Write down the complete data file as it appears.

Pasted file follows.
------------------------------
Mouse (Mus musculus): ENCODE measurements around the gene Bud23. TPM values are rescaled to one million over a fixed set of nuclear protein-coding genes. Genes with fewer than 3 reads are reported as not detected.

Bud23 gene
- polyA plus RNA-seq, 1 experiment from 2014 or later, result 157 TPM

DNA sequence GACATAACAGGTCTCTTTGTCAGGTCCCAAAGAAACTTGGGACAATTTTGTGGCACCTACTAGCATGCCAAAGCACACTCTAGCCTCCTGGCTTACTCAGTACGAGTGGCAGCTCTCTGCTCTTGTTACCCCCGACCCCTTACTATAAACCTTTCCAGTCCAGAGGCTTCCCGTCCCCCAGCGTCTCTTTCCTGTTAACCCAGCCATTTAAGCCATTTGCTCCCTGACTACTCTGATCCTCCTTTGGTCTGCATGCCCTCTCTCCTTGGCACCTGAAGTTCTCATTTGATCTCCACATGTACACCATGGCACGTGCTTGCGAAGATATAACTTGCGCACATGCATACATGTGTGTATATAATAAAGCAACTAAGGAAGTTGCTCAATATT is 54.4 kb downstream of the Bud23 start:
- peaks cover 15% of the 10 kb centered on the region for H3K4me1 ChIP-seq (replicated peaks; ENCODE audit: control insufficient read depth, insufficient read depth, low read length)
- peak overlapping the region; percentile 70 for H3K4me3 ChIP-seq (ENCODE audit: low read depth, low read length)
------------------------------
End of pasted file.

Mouse (Mus musculus): ENCODE measurements around the gene Bud23. TPM values are rescaled to one million over a fixed set of nuclear protein-coding genes. Genes with fewer than 3 reads are reported as not detected.

Bud23 gene
- polyA plus RNA-seq, 1 experiment from 2014 or later, result 157 TPM

DNA sequence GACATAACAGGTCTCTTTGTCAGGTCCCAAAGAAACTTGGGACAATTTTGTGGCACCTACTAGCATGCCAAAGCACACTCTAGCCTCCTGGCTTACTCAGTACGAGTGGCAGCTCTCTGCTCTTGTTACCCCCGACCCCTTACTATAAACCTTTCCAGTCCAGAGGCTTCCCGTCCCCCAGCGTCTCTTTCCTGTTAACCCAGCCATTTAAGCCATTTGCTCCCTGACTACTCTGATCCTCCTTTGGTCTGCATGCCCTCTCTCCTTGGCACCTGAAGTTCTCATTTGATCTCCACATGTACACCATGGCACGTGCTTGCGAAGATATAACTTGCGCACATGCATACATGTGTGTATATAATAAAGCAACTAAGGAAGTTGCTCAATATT is 54.4 kb downstream of the Bud23 start:
- peaks cover 15% of the 10 kb centered on the region for H3K4me1 ChIP-seq (replicated peaks; ENCODE audit: control insufficient read depth, insufficient read depth, low read length)
- peak overlapping the region; percentile 70 for H3K4me3 ChIP-seq (ENCODE audit: low read depth, low read length)